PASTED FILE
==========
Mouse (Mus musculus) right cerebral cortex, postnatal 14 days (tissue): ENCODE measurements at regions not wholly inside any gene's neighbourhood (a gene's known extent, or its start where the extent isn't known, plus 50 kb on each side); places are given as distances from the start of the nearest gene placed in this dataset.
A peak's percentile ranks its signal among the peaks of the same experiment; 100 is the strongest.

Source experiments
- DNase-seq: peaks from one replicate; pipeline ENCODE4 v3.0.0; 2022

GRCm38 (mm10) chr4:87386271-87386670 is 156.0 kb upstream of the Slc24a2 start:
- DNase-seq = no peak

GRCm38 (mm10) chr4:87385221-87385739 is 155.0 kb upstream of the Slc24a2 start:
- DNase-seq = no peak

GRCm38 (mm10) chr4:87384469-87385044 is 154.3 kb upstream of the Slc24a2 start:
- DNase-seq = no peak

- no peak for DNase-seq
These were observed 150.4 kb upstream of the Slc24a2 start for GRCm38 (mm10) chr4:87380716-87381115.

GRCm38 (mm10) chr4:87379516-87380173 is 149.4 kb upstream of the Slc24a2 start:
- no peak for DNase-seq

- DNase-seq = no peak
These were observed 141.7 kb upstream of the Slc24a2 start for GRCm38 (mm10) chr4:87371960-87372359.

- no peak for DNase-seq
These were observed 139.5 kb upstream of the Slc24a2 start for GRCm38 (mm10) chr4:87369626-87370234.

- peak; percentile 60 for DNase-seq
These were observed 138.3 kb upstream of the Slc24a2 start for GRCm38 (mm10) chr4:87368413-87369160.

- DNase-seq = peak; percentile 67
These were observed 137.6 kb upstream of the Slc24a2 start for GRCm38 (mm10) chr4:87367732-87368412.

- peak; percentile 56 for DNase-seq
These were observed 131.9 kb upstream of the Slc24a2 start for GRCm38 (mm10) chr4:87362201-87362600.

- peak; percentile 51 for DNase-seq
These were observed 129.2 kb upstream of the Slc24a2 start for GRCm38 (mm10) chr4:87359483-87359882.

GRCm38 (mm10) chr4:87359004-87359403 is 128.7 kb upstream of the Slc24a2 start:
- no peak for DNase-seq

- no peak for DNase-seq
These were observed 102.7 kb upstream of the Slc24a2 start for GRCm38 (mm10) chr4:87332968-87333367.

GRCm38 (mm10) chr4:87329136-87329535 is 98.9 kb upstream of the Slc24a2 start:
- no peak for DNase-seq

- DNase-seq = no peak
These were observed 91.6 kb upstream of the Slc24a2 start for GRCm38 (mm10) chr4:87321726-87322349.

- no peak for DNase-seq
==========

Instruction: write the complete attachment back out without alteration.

Mouse (Mus musculus) right cerebral cortex, postnatal 14 days (tissue): ENCODE measurements at regions not wholly inside any gene's neighbourhood (a gene's known extent, or its start where the extent isn't known, plus 50 kb on each side); places are given as distances from the start of the nearest gene placed in this dataset.
A peak's percentile ranks its signal among the peaks of the same experiment; 100 is the strongest.

Source experiments
- DNase-seq: peaks from one replicate; pipeline ENCODE4 v3.0.0; 2022

GRCm38 (mm10) chr4:87386271-87386670 is 156.0 kb upstream of the Slc24a2 start:
- DNase-seq = no peak

GRCm38 (mm10) chr4:87385221-87385739 is 155.0 kb upstream of the Slc24a2 start:
- DNase-seq = no peak

GRCm38 (mm10) chr4:87384469-87385044 is 154.3 kb upstream of the Slc24a2 start:
- DNase-seq = no peak

- no peak for DNase-seq
These were observed 150.4 kb upstream of the Slc24a2 start for GRCm38 (mm10) chr4:87380716-87381115.

GRCm38 (mm10) chr4:87379516-87380173 is 149.4 kb upstream of the Slc24a2 start:
- no peak for DNase-seq

- DNase-seq = no peak
These were observed 141.7 kb upstream of the Slc24a2 start for GRCm38 (mm10) chr4:87371960-87372359.

- no peak for DNase-seq
These were observed 139.5 kb upstream of the Slc24a2 start for GRCm38 (mm10) chr4:87369626-87370234.

- peak; percentile 60 for DNase-seq
These were observed 138.3 kb upstream of the Slc24a2 start for GRCm38 (mm10) chr4:87368413-87369160.

- DNase-seq = peak; percentile 67
These were observed 137.6 kb upstream of the Slc24a2 start for GRCm38 (mm10) chr4:87367732-87368412.

- peak; percentile 56 for DNase-seq
These were observed 131.9 kb upstream of the Slc24a2 start for GRCm38 (mm10) chr4:87362201-87362600.

- peak; percentile 51 for DNase-seq
These were observed 129.2 kb upstream of the Slc24a2 start for GRCm38 (mm10) chr4:87359483-87359882.

GRCm38 (mm10) chr4:87359004-87359403 is 128.7 kb upstream of the Slc24a2 start:
- no peak for DNase-seq

- no peak for DNase-seq
These were observed 102.7 kb upstream of the Slc24a2 start for GRCm38 (mm10) chr4:87332968-87333367.

GRCm38 (mm10) chr4:87329136-87329535 is 98.9 kb upstream of the Slc24a2 start:
- no peak for DNase-seq

- DNase-seq = no peak
These were observed 91.6 kb upstream of the Slc24a2 start for GRCm38 (mm10) chr4:87321726-87322349.

- no peak for DNase-seq